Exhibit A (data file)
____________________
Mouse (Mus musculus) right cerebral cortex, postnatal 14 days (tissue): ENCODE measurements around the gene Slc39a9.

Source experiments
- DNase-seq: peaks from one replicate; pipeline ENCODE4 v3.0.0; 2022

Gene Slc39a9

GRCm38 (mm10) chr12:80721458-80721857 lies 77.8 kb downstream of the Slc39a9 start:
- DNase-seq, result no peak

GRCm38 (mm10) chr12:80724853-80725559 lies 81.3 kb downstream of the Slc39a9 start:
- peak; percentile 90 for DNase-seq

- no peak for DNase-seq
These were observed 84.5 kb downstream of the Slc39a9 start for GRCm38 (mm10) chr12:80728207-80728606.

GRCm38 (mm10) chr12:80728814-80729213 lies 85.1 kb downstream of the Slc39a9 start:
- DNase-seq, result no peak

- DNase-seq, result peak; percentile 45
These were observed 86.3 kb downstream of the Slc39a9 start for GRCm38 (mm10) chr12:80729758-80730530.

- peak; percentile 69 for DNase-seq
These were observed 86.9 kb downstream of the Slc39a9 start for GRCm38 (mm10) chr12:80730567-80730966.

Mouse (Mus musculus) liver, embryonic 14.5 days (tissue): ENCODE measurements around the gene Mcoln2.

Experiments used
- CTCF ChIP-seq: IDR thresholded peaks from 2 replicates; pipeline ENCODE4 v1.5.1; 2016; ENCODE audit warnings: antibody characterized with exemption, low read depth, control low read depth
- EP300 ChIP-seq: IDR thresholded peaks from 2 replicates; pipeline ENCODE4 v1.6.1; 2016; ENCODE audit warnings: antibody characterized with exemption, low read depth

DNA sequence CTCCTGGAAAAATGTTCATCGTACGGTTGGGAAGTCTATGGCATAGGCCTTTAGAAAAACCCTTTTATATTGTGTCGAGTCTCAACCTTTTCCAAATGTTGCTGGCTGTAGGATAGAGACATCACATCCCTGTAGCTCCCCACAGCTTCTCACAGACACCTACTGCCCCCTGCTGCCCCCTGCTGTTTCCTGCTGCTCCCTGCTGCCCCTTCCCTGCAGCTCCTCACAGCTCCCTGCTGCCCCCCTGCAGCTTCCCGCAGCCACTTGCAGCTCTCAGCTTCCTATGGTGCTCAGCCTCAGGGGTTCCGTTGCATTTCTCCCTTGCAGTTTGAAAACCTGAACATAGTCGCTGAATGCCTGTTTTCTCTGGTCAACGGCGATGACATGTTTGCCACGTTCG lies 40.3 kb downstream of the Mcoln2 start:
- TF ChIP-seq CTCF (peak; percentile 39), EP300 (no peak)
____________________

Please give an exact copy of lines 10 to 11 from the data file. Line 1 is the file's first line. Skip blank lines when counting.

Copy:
These were observed 84.5 kb downstream of the Slc39a9 start for GRCm38 (mm10) chr12:80728207-80728606.

GRCm38 (mm10) chr12:80728814-80729213 lies 85.1 kb downstream of the Slc39a9 start: